This is one of those properties with one of the big conglomerates where guests are hunkering down in this area, if they haven't already moved inland. There is no mandatory evacuation in this area, but it's safe to say yesterday, when the sun went down, this area pretty darned quiet. Folks took heed to the warnings and headed inland or headed out on planes if they could get out.

That's the other issue here is tourists who wanted to get out yesterday, not all of them could do that. And they are riding out the storm on what was supposed to be their vacations -- Kiran.

CHETRY: All right, Rob Marciano.

We'll check in with you throughout the course of AMERICAN MORNING today.

He's in Puerto Aventura, just south of Cancun on the Mayan Riviera.

Thank you.

And coming up a little bit later, we're going to be speaking to some of the tourists who decided that they were going to ride out the storm. They didn't want to necessarily stop their vacation early, and so they are in some of these places, both in the Mayan Riviera as well as parts of the Yucatan Peninsula and Belize.

So we're going to be hearing what it's like for them and getting some I-Reports a little bit later in the show -- Rick.

SANCHEZ: Kiran, let's talk a little bit about what this hurricane can actually do. And I think it's important because, you know, you mentioned just a little while ago that this thing is the size of Texas. This is a big storm.

But which part of the storm actually can do the damage?

Now, you're looking at the hurricane as he cuts across right there.

I want to be able to show you something now. There you see the eyewall right there.

You see it over Chetemal?

That's the line that it continues to go in as I draw the arrow, right?

Now, as you look just above that area, this is important, because you wonder well what's the part of the hurricane that could actually do a lot of damage?

You know, you always hear about that quadrant and that's the quadrant right there, right to the very top.

Why is that?

Well, it's because that water is being pushed in that direction, just above the storm. And the area that we're talking about -- if you draw that line again from Chetemal, just above Chetemal, all the way to Cozumel, is 60 miles, all right?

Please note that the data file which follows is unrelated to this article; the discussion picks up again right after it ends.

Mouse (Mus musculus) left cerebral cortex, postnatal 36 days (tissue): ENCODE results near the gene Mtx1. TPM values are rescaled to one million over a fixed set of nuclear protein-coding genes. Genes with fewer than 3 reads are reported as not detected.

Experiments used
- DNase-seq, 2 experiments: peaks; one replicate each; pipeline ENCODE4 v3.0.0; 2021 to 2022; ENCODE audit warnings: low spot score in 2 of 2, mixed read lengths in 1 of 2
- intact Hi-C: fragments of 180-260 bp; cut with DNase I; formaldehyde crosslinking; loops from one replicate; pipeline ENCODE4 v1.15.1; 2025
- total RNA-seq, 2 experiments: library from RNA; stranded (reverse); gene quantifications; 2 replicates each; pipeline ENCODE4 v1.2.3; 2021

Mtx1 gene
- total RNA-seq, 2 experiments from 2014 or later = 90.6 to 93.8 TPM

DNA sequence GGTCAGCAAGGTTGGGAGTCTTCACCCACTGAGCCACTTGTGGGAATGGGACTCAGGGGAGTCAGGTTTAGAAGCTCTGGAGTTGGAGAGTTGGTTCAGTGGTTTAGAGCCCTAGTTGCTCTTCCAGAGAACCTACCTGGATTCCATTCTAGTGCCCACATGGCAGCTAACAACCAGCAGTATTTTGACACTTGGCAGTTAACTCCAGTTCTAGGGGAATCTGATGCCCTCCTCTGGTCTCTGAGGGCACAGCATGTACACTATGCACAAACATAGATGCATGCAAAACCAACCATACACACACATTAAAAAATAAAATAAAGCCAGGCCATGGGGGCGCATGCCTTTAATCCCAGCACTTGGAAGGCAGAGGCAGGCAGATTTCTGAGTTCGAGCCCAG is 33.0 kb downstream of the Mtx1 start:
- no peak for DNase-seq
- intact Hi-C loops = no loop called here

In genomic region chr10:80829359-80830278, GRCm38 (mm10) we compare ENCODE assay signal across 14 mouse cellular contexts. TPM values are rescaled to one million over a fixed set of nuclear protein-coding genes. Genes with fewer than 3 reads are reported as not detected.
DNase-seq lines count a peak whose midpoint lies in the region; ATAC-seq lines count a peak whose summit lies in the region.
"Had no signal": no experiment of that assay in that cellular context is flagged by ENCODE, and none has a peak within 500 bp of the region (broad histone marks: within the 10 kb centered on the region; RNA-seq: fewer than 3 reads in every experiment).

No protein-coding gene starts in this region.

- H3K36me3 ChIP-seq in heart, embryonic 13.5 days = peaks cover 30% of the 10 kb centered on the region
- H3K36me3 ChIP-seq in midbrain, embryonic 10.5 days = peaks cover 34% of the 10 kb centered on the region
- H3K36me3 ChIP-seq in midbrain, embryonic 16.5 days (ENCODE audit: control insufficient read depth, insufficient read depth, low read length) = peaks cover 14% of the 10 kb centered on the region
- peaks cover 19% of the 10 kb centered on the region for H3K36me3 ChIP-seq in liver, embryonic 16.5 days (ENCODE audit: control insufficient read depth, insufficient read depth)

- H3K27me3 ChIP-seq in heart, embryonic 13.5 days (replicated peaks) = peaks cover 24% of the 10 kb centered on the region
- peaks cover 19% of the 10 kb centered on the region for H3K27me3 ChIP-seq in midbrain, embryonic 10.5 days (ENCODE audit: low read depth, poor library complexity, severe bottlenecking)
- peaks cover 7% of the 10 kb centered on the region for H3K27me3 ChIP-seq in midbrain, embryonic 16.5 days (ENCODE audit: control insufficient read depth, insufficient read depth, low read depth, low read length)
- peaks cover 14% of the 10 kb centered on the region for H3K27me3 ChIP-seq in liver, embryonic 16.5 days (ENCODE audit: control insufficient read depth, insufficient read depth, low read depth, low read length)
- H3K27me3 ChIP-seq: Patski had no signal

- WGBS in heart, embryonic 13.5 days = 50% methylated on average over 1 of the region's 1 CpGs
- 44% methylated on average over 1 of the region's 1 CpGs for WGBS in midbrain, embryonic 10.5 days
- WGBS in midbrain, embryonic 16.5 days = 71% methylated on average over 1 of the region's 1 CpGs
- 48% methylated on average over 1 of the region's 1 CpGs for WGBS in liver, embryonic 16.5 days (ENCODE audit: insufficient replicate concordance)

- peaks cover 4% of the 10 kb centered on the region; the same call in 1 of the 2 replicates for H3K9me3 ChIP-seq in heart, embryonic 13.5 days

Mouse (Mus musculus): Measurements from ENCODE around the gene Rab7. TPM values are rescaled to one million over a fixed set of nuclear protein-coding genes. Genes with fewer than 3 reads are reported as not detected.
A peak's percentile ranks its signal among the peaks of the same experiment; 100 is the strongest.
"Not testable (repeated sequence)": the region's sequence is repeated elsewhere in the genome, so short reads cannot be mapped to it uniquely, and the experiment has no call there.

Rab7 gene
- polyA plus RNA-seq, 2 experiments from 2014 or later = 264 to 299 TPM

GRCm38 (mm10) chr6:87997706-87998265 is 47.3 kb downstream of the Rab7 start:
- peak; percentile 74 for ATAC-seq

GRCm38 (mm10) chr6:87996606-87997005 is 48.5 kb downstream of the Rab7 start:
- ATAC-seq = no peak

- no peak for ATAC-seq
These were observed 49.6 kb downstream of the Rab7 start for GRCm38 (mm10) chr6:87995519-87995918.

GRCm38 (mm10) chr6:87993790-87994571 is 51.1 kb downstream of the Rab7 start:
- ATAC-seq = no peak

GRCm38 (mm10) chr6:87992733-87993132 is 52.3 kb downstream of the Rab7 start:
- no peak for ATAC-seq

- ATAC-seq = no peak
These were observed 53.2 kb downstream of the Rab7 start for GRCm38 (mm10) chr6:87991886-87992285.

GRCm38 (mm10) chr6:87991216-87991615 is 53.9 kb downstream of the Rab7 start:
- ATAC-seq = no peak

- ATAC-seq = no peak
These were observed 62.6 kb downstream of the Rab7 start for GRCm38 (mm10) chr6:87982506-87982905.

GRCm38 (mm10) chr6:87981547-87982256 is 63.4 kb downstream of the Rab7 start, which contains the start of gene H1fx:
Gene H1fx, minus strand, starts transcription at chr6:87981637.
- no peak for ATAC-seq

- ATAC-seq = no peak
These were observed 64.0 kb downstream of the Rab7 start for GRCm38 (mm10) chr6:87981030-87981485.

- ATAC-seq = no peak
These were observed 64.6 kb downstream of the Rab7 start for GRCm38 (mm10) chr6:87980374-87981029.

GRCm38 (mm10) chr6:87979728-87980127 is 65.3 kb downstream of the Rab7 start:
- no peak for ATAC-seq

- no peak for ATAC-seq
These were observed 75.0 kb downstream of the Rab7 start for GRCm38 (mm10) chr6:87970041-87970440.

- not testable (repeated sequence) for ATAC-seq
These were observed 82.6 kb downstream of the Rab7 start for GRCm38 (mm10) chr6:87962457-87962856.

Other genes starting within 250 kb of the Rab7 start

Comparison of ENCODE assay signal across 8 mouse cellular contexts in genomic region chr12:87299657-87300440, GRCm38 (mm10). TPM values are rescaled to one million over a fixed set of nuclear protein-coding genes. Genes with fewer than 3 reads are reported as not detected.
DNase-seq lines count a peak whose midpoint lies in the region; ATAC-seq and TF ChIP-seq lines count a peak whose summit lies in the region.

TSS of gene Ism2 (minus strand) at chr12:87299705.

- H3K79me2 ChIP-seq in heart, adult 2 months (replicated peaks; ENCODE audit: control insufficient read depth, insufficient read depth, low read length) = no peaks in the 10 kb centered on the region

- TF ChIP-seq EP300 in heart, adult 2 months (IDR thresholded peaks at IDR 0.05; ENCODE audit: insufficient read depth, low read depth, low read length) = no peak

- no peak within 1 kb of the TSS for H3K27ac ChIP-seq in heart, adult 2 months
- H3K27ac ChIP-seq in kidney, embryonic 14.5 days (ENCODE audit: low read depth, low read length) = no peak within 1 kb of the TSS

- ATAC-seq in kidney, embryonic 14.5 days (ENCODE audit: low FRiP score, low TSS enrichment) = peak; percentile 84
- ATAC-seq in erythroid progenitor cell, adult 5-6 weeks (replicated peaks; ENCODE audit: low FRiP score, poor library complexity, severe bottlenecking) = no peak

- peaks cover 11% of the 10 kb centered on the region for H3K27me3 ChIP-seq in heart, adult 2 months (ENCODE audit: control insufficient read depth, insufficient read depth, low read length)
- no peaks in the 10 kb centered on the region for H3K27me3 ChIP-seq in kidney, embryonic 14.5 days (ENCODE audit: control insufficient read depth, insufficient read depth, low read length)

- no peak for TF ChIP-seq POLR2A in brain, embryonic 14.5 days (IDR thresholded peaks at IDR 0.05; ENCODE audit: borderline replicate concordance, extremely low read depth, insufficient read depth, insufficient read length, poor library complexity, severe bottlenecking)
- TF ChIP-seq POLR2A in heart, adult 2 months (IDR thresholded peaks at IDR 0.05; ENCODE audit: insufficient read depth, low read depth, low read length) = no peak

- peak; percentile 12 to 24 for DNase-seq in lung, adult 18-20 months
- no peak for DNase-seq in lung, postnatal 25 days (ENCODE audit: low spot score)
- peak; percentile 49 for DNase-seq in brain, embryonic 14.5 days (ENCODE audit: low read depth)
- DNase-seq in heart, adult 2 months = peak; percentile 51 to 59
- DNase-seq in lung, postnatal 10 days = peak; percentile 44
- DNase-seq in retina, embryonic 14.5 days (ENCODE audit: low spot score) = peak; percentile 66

That's an important number to watch today, as we follow this thing. That is how far the sustained hurricane winds actually extend, from the center of the eyewall on up. And I'll draw that area again. That's what we're going to be watching. And remember, Chetemal -- this is where Harris Whitbeck is. Conditions there apparently are pretty bad, so we're going to try and get to him whenever we can.

When the producers tell us he's up, he's ready to go, we'll go to him. If we lose the signal, we lose the signal. So be it.

And this is the area over here where Rob is. You just saw Rob reporting for us just a moment ago.

So we've got that area covered. That's where we're going to be taking you throughout the day.

In fact, let's go to Reynolds Wolf now.

He's -- he knows an awful lot more about this, as a matter of fact, and he's going to be trying to pick up some of that data that he's getting from other meteorologists at the National Hurricane Center.

Take it away -- Reynolds.

REYNOLDS WOLF, CNN METEOROLOGIST: Well, you did a great job describing that. You're right, is going to be the top half of the storm that really carries the sheer weight of the water, of the wind.

Think of this as being a giant ball that has just been rolling downhill. And that's the momentum that this has been gaining as it's been moving through the western Caribbean. And it is going to be the top half of this, just south of Cozumel, where you're going to have winds that are going to be in excess of 155, 160 miles per hour. We're not talking about gusts here, ladies and gentlemen. We're talking about sustained winds.

You couple that with the idea that this is just one big giant limestone platform. The topography in the Yucatan Peninsula is incredibly flat. So this wind has virtually no obstructions whatsoever. So it's going to sweep right across this peninsula and cause all kinds of damage.

Rick was talking about the storm surge. Yes, that's going to be quite impressive, too, because the wind that is going to actually push that water up, pile it up as it crashes right onshore south of Cozumel. So you're going to see some flooding inland.

Now, flooding in terms of rivers, that's not going to be much of a big deal, because a lot of the water that you have in the Yucatan is actually underground. We're talking about limestone here, so you have those sinkholes. You have what they call sinotes. So in terms of any flooding like that, you're not going to see much of it.